This last gasp at keeping a promise that probably shouldn’t have been made led to the President’s necessary aim of convincing us that our border is in an emergency situation and the only solution must include a new wall.

You read that right, I said a new wall. One of the larger fallacies in this debate surrounds the belief that no barriers are on our border with Mexico. Approximately 650 miles of border wall exist and another 1,200 miles of the border is the Rio Grand River. Let’s not forget the Barry M Goldwater Range Air Force Base and Big Bend National Park portions of the border as well.

USA Today took a helicopter trip to scout out the border, beginning at the Gulf of Mexico and ending at the Pacific Ocean. I would encourage anyone interested in the debate to hop on the flight with them and check out the unique and diversified geography that makes up the border.

What this standoff should really be focused on is funding for an incomplete project that suffered from lacking funds and an appropriate definition. Why would a border wall project not be more defined? The Border Patrol wanted the leeway, and got it with an amendment in 2007, in determining what sort of barrier would work best in each topographical region along the border. I would argue that anyone who has looked at the entire border can understand that desire. A one-size-fits-all solution, like those red ball-caps, isn’t going to work.

However, calling the current border situation a crisis or national emergency seems like a bit of a stretch to me. I don’t believe the data supports it and without an appropriate cost-benefit analysis, it may also be unsupported fiscally as well.

First, illegal border crossing apprehensions have dropped 81% since 2000. Second, around half of immigrants living in the country illegally are VISA overstays. A wall will not send people back after they overstay their visas. Third, we do not have an accurate and independent cost-benefit analysis that can be reliably cited for argument’s sake.

I would like to see if Democrats would be up for additional funding for repair, renovation, and connecting of the current barriers where possible, but I would also like to see the new wall conversation die on a craggy, desert, path along the border.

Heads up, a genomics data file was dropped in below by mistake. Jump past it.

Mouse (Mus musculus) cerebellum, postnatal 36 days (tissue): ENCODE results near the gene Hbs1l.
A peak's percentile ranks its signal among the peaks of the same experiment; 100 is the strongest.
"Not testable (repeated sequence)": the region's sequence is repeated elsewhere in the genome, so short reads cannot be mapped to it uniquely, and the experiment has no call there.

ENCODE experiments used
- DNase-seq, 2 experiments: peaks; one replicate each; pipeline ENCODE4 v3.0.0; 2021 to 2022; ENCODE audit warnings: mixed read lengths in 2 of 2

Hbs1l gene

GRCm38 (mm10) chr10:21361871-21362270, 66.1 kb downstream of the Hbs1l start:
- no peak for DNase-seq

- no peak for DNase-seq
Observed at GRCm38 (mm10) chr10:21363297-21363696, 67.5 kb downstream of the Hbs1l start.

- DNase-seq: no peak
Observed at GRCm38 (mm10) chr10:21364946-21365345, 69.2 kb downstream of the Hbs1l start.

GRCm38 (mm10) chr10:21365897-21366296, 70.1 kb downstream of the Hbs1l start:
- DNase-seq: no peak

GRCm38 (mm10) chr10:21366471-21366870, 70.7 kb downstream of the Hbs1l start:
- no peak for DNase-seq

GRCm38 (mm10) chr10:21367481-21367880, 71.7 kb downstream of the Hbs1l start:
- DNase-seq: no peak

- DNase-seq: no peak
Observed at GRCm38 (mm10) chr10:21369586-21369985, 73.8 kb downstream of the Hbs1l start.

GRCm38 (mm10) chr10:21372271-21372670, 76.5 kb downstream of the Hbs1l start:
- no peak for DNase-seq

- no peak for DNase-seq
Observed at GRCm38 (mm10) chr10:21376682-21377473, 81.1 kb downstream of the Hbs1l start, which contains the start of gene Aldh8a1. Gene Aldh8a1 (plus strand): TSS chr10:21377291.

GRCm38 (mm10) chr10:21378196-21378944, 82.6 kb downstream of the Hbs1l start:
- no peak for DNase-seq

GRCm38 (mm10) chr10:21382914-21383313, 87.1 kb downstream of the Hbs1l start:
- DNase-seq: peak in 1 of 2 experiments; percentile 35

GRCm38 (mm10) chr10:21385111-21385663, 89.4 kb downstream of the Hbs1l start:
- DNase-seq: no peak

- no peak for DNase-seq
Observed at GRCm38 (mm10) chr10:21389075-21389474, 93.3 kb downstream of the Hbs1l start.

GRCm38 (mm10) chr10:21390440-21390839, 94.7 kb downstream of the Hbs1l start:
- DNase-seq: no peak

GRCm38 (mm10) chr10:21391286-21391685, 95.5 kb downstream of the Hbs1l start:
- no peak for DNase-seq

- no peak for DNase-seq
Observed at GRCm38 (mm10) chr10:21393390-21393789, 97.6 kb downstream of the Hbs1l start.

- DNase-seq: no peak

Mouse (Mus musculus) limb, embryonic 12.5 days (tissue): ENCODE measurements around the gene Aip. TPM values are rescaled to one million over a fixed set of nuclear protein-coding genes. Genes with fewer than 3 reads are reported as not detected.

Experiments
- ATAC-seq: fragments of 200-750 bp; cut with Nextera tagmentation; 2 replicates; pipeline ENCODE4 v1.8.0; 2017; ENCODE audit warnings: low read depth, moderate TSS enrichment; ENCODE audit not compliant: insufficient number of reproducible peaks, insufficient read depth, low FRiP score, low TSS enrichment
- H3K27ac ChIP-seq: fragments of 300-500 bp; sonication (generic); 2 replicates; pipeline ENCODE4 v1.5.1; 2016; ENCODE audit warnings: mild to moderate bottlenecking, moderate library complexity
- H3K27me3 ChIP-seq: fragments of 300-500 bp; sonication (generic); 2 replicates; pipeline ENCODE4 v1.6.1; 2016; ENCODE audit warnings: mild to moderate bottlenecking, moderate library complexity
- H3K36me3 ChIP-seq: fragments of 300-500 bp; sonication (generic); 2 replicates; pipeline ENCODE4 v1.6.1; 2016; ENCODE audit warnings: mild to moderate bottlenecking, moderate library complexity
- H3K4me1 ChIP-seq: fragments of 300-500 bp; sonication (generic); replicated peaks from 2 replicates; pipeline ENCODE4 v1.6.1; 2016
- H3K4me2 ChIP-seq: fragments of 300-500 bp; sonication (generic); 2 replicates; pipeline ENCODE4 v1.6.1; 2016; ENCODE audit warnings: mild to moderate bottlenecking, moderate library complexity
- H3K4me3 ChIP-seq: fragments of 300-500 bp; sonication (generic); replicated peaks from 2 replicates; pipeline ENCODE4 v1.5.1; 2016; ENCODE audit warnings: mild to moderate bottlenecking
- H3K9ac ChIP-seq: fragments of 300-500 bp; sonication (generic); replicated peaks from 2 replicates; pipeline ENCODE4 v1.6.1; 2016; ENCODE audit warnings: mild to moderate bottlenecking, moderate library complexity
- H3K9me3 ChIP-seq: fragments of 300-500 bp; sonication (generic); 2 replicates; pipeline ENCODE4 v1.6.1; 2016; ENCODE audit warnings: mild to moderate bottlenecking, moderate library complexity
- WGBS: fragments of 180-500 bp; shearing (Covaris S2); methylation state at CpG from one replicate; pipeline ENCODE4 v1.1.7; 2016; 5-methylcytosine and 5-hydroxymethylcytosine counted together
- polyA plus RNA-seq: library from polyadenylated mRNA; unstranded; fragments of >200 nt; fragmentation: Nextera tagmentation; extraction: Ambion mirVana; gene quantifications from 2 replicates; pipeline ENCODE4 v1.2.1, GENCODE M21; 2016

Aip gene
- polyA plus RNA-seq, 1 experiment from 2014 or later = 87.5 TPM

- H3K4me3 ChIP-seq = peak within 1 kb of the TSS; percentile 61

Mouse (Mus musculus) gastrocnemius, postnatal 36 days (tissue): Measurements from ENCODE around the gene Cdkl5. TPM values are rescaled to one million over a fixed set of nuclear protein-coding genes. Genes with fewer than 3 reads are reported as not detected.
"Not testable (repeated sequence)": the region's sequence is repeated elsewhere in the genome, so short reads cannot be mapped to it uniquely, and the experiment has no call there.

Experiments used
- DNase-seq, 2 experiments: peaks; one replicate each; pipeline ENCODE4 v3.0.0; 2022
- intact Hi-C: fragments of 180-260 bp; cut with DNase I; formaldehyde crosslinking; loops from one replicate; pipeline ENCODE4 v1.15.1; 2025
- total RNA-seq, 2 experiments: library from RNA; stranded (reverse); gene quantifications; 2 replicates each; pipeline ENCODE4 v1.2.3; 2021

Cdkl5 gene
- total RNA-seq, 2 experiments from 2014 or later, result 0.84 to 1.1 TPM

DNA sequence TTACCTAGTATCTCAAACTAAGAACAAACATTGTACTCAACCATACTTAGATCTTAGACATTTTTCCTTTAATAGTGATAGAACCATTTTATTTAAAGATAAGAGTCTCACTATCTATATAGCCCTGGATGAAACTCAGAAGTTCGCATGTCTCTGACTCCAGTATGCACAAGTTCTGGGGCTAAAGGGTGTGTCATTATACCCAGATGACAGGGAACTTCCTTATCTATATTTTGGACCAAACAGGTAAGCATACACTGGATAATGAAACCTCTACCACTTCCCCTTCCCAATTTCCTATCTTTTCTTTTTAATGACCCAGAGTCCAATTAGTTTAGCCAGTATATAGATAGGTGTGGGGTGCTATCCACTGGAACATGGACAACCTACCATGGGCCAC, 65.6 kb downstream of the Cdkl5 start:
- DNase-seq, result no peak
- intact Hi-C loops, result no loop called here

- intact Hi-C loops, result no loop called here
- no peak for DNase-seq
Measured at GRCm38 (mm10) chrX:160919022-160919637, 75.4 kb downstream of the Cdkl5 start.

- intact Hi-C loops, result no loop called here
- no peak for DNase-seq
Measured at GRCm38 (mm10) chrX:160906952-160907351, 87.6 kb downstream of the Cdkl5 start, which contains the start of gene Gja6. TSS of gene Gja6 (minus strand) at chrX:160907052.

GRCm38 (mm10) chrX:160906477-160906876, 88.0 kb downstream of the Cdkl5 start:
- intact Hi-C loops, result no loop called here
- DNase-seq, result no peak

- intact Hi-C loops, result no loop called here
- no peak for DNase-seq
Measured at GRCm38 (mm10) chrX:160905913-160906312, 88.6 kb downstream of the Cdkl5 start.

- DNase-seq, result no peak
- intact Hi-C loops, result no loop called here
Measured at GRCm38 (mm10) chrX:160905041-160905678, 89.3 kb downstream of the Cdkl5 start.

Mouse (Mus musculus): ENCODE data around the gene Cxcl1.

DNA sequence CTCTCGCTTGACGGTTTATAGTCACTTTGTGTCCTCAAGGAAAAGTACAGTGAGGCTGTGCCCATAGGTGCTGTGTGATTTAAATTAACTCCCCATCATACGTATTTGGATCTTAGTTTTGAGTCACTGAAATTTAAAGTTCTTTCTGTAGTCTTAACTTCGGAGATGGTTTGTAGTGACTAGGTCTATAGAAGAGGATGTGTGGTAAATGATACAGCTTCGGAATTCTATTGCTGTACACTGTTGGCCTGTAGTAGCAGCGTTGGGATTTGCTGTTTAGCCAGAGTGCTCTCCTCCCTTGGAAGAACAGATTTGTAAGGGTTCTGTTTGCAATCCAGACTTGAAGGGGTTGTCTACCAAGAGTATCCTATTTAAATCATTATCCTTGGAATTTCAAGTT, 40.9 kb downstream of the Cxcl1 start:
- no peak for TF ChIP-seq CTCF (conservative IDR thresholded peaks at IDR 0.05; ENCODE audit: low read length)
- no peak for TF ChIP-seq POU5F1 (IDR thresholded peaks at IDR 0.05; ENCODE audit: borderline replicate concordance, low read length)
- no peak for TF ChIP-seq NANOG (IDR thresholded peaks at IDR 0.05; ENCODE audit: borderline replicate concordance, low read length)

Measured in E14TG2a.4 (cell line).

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Recapping President Trump’s Address to the Nation

Josh Hughes | United States

Tuesday night, President Trump gave his first national address to the nation from the oval office. The speech, which lasted just over 11 minutes, did not solve the stalemate between the House and Trump. Rather, it repeated the same rhetoric that Trump has used throughout the government shutdown.

Citing a “humanitarian and security crisis” as a reason for the address, President Trump outlined many reasons he believes Congress should accept his budget proposal. The beginning of the speech gave an overview of the opioid and drug crisis in America. Specifically, the president declared, “This year, more Americans will die of drug overdoses than in the entirety of the Vietnam War,”. Statistics from national archives confirm this, with over 72,000 and 58,000 deaths, respectively.

Stopping Drugs and Human Trafficking

Trump claimed that a wall along the border would stop the flow of drugs into America. He also focused on other things it would stop, such as human trafficking. An interesting talking point he did not touch on is the claim that terrorists were getting into the country via the southern border. This assertion has received considerable backlash in recent weeks.

Another large part of the speech hit on violence in America due to illegal immigration. The president mentioned the killing of Ronil Singh, the California police officer that an illegal immigrant killed. He also mentioned the recent “beheading” of a Georgia man by an illegal immigrant. This section of the speech was heavy with emotion.

To close out the address to the nation, he made a call for action. Trump implored Democrats to accept the bill that he and other top officials have proposed. He also asked the people to call their local representatives and demand they accept the deal, calling it an issue of national security.

Action from Trump’s Address to the Nation

It is unclear what will happen next. The president has said that he has invited Democratic leaders to speak with him on Wednesday. Yet, this is no guarantee that they will come to an agreement.  House Speaker Nancy Pelosi stated that the president is fearmongering to get a deal rather than stating facts. Thus, so one can assume that House Democrats will continue to resist the president’s proposals.

The main takeaways from the night’s address to the nation are that the president did not declare a state of emergency, as he had previously suggested. Also, there was little progress between Trump and the Democrats as both sides refuse to budge. Many are claiming the speech was just an attempt to incite fear for political gain, and that it was a misuse of a national Oval Office address. Others, though, consider it necessary to ensure national security.